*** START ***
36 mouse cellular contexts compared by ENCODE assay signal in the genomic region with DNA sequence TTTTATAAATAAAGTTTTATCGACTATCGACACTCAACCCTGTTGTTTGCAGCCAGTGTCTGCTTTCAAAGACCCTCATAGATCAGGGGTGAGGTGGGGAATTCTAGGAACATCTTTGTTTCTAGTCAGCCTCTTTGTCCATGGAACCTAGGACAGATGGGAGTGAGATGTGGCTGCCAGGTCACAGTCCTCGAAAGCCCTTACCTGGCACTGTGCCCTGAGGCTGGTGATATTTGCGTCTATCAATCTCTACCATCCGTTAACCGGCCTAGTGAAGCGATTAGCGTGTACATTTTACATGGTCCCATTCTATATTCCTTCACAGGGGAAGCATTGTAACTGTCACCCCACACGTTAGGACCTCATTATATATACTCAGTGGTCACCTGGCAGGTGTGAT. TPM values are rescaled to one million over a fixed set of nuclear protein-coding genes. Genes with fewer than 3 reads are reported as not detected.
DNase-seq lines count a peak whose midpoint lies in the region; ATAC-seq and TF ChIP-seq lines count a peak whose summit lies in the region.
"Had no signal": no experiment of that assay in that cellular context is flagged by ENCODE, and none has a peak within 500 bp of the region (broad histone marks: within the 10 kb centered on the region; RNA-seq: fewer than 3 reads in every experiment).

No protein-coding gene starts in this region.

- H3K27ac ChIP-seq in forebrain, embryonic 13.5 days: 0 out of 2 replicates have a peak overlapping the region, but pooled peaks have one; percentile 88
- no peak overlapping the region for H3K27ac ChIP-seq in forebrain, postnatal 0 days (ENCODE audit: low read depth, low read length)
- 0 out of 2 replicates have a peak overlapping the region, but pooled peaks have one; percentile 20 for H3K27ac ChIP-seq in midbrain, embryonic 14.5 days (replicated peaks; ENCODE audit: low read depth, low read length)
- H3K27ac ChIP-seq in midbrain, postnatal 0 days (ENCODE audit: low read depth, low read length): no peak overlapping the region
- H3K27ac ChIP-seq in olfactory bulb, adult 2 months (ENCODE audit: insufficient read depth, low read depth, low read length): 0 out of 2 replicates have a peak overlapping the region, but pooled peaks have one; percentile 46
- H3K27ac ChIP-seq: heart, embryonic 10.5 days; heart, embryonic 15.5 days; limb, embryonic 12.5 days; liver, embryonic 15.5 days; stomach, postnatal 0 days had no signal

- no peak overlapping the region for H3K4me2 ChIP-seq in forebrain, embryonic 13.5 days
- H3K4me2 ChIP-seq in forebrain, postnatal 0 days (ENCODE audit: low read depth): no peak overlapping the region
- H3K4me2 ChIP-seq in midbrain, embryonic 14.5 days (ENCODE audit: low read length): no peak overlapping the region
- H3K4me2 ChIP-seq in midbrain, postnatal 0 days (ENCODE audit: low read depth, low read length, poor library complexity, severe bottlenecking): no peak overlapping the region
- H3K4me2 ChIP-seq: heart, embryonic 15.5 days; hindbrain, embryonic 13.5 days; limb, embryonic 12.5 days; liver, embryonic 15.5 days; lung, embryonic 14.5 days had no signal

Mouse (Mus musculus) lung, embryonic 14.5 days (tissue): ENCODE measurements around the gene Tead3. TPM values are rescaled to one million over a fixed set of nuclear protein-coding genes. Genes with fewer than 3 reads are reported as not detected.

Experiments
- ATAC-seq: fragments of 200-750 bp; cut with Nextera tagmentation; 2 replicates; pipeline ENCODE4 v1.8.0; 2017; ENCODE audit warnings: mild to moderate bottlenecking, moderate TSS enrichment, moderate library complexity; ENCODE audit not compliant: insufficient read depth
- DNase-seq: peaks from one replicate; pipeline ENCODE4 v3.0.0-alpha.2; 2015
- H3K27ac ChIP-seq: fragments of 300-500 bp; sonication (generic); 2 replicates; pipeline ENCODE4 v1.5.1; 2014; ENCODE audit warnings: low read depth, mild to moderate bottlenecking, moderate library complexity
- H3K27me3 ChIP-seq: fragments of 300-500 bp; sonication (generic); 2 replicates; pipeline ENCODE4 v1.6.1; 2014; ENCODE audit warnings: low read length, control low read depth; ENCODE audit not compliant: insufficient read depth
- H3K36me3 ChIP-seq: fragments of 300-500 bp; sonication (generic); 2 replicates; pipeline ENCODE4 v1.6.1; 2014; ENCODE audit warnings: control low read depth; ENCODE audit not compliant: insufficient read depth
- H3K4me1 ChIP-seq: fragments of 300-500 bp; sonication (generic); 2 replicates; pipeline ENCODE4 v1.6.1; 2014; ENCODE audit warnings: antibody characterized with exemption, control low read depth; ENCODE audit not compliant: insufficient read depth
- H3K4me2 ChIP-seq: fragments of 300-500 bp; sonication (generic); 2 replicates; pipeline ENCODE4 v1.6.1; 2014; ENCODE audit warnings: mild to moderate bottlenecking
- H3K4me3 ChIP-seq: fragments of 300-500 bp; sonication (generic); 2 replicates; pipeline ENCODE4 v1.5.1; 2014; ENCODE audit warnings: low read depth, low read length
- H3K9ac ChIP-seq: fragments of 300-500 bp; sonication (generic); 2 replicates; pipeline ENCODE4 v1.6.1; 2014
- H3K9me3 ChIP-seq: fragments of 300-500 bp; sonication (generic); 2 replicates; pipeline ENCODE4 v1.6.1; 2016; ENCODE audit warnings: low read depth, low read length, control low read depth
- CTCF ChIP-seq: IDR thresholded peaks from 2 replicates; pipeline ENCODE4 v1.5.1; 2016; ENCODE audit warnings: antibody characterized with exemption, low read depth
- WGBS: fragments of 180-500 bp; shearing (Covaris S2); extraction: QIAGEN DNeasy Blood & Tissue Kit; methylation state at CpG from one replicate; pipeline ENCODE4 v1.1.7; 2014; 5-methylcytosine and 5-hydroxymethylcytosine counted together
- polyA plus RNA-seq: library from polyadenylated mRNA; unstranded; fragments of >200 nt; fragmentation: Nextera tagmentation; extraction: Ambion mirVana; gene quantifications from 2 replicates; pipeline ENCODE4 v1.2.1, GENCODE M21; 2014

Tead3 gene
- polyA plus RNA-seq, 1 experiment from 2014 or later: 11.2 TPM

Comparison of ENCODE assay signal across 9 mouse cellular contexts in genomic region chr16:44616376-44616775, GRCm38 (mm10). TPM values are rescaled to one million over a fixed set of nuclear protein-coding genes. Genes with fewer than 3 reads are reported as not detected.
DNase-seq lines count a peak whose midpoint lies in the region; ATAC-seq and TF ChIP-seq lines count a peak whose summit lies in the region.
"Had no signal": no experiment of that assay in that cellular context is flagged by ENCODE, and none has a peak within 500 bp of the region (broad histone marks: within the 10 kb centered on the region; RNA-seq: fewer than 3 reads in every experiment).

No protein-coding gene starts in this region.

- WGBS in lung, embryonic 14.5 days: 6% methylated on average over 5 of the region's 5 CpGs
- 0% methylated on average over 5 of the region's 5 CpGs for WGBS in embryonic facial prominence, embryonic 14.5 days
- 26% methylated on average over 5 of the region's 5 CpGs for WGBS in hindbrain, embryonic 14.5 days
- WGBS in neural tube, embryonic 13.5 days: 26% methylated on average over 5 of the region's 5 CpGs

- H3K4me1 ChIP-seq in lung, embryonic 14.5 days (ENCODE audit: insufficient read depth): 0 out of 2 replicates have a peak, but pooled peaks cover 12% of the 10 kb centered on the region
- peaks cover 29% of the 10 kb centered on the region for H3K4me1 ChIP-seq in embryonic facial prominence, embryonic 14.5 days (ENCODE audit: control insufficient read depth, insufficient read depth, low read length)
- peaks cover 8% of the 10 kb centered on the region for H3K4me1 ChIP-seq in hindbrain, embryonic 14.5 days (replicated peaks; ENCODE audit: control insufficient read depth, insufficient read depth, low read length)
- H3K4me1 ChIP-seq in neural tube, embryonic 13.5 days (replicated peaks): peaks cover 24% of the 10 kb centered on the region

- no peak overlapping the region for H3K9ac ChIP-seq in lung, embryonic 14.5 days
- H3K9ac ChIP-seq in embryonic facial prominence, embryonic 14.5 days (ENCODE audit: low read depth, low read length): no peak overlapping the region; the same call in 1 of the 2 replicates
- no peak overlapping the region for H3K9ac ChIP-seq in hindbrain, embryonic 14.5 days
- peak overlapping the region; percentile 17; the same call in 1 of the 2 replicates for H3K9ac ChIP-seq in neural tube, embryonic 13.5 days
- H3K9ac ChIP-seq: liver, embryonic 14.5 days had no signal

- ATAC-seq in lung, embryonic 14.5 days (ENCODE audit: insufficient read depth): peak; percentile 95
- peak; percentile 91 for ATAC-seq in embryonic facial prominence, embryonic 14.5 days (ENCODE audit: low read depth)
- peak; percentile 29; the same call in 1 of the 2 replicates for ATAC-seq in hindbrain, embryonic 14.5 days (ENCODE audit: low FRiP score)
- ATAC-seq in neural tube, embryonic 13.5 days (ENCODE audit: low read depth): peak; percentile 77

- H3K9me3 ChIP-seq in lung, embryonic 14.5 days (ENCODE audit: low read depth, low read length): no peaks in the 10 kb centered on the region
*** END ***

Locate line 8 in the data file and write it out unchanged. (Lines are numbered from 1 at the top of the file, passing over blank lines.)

- H3K27ac ChIP-seq in midbrain, postnatal 0 days (ENCODE audit: low read depth, low read length): no peak overlapping the region